As discussed in the chart, “State Taxes and Married Same-Sex Couples,” most states that do not recognize same-sex marriage are requiring same-sex married couples to file their tax returns as single (or head of household, if they qualify for that status). However, Virginia has now gone further, denying certain Virginia businesses state income tax deductions for fringe benefits they provide to same-sex spouses. As discussed below, the language used is muddy, and the holding is probably considerably less broad than it appears. However, businesses in Virginia need to be aware of its potential effect on them. And to the extent that other states take the same route, businesses in states other than Virginia would also be affected.
The new Virginia policy states as follows:
In addition to the impact on individual income taxpayers, Virginia’s deconformity from the federal recognition of same-sex marriage may also impact the business deductions of certain corporations, pass-through entities, and sole proprietorships. Under the newly established federal policy, employers may claim a federal deduction for payments of fringe benefits to employees’ same-sex spouses and dependents. Since Virginia does not recognize same-sex marriage, these businesses must adjust the deductions they claim for Virginia income tax purposes accordingly.
By its terms, the reference to “these businesses” in the final sentence is unclear. It might refer to “employers” in the second sentence, or to “certain corporations, pass-through entities, and sole proprietorships” in the first sentence.
However, it appears that what the Virginia Department of Taxation meant to say was that owners of pass-through entities (Subchapter S corporations, partnerships, and sole proprietorships) will now be denied a deduction for health benefits for a same-sex spouse who is not a dependent of the owner–not that all employers will be denied a deduction for all fringe benefits for same-sex spouses. The reason is that, as discussed below, a general corporate deduction for fringe benefits was not “a newly established federal policy,” nor was it in any way dependent on the marital status of the parties.
Section 162 of the Internal Revenue Code provides a deduction for “ordinary and necessary business expenses” of an employer, including “a reasonable allowance for salaries or other compensation for personal services actually rendered.” “Other compensation” includes fringe benefits provided due to employment (regardless of whether they are provided to the employee or to some other party). Thus, for taxable corporate employers, the deduction for fringe benefits does not depend on the relationship of the employee and the party to whom benefits are provided.
For example, suppose that an employer provides an all-expenses-paid trip to an employee and a companion of the employee’s choice, as an incentive for the employee’s work performance. Such a trip would clearly be a fringe benefit. Assuming that the cost of the trip to the employer represents reasonable compensation to the employee, the employer can deduct the cost of the trip. The employee will be required to pay taxes not only on the value of his or her own trip, but on the value of the companion’s trip, but the employer deduction does not depend on the relationship between the employee and the companion.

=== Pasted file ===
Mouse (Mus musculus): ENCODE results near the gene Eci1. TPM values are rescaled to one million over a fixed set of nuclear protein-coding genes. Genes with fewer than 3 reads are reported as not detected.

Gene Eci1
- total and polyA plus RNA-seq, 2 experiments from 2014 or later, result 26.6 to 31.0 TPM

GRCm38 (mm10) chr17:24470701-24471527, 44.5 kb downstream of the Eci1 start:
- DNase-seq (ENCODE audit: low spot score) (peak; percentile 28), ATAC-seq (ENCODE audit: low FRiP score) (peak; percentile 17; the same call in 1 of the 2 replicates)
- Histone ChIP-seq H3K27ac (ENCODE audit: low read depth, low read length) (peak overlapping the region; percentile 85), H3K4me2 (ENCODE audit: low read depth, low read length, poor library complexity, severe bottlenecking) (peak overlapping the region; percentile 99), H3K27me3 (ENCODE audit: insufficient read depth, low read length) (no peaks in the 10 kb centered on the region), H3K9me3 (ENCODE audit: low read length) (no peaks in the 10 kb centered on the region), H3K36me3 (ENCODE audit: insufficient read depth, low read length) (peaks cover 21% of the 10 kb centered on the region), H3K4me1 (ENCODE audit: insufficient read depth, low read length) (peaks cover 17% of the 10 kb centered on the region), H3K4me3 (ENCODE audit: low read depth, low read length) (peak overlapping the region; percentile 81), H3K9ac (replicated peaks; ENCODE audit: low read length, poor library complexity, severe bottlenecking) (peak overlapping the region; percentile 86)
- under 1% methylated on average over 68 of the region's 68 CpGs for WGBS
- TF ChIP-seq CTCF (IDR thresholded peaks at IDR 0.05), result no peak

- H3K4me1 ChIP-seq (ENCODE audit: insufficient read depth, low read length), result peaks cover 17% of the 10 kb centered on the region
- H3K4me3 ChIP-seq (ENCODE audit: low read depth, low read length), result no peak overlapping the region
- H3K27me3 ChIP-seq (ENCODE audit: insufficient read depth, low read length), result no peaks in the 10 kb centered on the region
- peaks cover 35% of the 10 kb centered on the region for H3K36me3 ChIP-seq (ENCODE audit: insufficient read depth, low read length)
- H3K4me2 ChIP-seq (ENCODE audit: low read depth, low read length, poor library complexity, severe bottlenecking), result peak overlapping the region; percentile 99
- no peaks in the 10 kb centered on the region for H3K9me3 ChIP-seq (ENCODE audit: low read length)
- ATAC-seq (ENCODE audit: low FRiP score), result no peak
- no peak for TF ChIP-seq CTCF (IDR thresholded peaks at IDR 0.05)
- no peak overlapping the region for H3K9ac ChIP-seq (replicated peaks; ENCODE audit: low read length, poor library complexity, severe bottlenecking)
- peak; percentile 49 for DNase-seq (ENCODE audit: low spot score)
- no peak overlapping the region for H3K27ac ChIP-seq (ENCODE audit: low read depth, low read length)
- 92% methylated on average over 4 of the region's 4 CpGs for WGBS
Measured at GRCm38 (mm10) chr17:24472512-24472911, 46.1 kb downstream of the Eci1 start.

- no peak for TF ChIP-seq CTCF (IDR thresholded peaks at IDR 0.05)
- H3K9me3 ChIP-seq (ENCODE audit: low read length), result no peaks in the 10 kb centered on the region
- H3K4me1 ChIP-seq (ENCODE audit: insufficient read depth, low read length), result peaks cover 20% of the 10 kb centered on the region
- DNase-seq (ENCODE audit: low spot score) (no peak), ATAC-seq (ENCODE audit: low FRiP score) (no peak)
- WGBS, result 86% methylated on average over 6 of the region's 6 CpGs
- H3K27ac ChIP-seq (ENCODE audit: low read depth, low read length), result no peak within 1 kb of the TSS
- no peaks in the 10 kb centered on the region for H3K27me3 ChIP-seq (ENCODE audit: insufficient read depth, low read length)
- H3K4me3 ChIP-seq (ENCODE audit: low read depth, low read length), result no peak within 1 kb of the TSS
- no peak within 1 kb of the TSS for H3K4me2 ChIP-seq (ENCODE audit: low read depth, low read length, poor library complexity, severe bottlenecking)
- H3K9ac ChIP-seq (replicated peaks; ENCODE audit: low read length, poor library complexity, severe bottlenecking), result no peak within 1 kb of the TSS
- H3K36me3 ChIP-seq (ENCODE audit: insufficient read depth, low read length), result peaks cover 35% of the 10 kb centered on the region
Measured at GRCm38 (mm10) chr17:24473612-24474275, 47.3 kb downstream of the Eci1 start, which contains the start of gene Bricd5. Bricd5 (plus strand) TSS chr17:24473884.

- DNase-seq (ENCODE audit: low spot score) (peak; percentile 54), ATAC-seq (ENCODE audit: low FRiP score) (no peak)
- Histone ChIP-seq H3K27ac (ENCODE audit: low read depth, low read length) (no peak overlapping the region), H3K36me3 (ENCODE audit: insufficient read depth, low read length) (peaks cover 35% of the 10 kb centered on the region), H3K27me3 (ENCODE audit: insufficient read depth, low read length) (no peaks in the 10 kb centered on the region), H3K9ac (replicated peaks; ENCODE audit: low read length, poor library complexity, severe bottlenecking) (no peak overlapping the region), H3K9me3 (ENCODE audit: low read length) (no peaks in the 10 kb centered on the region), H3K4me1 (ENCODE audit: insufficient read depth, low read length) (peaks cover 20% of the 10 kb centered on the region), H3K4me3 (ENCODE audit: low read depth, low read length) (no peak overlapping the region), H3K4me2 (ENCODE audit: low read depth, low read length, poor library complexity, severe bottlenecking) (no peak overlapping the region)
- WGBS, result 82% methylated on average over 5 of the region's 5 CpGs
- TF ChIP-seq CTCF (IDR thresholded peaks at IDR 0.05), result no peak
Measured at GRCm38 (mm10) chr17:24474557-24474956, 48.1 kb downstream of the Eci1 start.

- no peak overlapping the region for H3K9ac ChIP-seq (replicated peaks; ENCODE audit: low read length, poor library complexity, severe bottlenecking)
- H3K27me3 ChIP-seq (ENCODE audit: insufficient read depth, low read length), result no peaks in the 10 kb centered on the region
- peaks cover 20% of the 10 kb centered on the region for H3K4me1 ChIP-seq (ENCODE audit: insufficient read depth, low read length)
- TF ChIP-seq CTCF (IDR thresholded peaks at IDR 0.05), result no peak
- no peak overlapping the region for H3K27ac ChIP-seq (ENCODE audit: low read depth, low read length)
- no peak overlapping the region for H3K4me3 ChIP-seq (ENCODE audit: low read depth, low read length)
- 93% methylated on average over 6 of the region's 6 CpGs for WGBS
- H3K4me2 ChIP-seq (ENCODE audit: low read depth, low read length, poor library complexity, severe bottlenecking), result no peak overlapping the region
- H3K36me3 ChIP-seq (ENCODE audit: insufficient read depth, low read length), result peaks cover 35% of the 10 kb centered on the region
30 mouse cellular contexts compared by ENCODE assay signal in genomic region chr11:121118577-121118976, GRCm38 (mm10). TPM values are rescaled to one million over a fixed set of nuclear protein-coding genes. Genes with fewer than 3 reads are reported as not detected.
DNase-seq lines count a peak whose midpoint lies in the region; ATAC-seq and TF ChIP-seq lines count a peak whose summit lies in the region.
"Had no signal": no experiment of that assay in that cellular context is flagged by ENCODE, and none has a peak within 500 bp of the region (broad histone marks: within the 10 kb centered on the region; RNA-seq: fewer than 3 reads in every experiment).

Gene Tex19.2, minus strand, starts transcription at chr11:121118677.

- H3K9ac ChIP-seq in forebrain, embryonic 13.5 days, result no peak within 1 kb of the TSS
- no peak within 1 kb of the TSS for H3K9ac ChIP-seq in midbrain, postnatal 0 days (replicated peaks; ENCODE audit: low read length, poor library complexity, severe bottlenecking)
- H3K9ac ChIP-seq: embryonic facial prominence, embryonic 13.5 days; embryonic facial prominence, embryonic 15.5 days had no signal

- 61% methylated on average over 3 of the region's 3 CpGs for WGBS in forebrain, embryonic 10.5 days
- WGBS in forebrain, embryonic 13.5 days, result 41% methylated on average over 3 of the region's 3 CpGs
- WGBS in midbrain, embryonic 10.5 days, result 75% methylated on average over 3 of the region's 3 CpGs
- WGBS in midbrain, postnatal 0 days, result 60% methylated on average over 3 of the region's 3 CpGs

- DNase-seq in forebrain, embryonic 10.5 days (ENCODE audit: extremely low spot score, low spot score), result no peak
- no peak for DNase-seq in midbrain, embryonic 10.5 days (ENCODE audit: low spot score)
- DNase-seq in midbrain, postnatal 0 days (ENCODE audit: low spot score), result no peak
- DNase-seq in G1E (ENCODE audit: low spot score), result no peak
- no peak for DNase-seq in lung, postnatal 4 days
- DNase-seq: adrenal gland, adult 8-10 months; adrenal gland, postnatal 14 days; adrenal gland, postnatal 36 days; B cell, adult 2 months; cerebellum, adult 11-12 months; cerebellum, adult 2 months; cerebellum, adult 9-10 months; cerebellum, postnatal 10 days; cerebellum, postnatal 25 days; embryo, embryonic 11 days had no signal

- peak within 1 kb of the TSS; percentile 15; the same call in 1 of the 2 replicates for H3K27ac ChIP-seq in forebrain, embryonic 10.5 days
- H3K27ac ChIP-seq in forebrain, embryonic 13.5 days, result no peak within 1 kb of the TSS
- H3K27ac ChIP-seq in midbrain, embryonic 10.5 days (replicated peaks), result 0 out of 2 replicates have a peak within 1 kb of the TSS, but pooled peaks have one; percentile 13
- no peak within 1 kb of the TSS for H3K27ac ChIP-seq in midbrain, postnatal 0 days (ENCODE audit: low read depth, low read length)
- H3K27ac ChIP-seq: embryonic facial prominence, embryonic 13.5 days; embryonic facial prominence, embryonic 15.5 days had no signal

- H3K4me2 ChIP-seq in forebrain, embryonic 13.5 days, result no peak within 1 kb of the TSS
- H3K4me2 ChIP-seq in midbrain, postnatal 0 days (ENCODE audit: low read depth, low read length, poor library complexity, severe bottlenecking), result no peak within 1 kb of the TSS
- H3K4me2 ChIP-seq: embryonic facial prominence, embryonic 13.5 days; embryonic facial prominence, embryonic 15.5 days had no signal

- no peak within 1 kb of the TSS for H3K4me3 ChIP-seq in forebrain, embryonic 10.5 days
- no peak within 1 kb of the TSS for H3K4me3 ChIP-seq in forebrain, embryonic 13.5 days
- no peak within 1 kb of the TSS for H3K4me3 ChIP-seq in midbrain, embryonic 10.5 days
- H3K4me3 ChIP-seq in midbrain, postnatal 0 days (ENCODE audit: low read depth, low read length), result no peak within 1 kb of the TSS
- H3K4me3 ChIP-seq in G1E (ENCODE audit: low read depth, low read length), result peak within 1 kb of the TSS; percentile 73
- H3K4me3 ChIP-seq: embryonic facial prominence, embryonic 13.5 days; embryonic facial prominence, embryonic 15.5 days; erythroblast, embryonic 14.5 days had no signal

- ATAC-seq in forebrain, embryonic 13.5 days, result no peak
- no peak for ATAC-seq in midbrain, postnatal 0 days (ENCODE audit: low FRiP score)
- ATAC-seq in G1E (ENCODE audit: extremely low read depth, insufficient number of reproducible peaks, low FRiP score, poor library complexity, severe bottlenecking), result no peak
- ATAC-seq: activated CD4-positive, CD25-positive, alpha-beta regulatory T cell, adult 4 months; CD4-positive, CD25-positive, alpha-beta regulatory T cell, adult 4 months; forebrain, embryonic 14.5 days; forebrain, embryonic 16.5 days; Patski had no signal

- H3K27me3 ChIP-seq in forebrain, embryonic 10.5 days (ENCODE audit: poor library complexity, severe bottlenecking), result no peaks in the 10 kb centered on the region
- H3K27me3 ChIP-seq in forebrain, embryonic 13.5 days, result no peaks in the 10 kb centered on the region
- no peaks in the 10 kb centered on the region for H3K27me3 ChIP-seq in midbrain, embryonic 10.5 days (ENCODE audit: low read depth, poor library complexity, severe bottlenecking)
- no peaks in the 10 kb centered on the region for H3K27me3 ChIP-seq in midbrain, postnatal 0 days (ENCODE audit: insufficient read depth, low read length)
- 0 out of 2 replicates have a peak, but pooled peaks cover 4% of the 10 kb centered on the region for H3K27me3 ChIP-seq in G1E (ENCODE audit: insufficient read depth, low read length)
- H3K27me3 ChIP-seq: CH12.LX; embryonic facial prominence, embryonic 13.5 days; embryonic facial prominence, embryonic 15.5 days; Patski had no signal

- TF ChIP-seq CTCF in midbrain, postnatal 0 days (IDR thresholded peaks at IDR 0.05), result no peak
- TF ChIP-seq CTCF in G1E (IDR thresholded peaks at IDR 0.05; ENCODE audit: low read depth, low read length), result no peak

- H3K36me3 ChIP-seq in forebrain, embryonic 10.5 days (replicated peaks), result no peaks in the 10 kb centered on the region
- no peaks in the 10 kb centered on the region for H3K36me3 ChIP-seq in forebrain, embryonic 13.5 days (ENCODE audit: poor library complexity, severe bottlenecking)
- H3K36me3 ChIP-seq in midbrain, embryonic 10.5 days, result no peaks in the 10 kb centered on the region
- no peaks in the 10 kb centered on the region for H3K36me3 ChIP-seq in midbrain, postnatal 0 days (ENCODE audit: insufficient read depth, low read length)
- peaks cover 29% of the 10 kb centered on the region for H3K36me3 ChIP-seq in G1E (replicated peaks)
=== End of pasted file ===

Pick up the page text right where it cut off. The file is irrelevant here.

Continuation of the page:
However, section 162(l) specifies that in the case of partnerships, sole proprietorships, and Subchapter S corporations (“pass-through entities”),
there shall be allowed as a deduction under this section an amount equal to the amount paid during the taxable year for insurance which constitutes medical care for—
(A) the taxpayer,
(B)the taxpayer’s spouse,
(C) the taxpayer’s dependents, and
(D) any child (as defined in section 152(f)(1)) of the taxpayer who as of the end of the taxable year has not attained age 27.
The reason for this rule is that a partnership, sole proprietorship, or Subchapter S corporation does not itself pay taxes. Its owners pay taxes on their ratable share of its profits, not on “compensation” as defined in a corporate context. This rule is intended to put owners of pass-through entities in a position similar to corporate employees, who can exclude from income employer-paid health premiums for themselves, their spouses, their children under age 27, and their dependents.
The Internal Revenue Service currently provides guidance on the application of these rules to registered domestic partners (who are not treated as married for purposes of federal tax law). It states as follows:
If one of the registered domestic partners is a self-employed individual treated as an employee within the meaning of section 401(c)(1)(the employee partner) and the other partner is not (the non-employee partner), the employee partner may be allowed a deduction under section 162(l) for the cost of the employee partner’s health insurance paid out of community funds. If the non-employee partner is also covered by the health insurance, the portion of the cost attributable to the non-employee partner’s coverage is not deductible by either the employee partner or the non-employee partner under section 162(l).
Thus, apparently what the Virginia Department of Revenue meant to say was that it would treat same-sex married couples the same way that the IRS treats registered domestic partners for purposes of the deductions for health insurance by pass-through entities–not that it would deny all employers deductions for all fringe benefits provided to same-sex partners. An individual owner of such a business could not take a Virginia income tax deduction for health benefits provided to his or her same-sex spouse.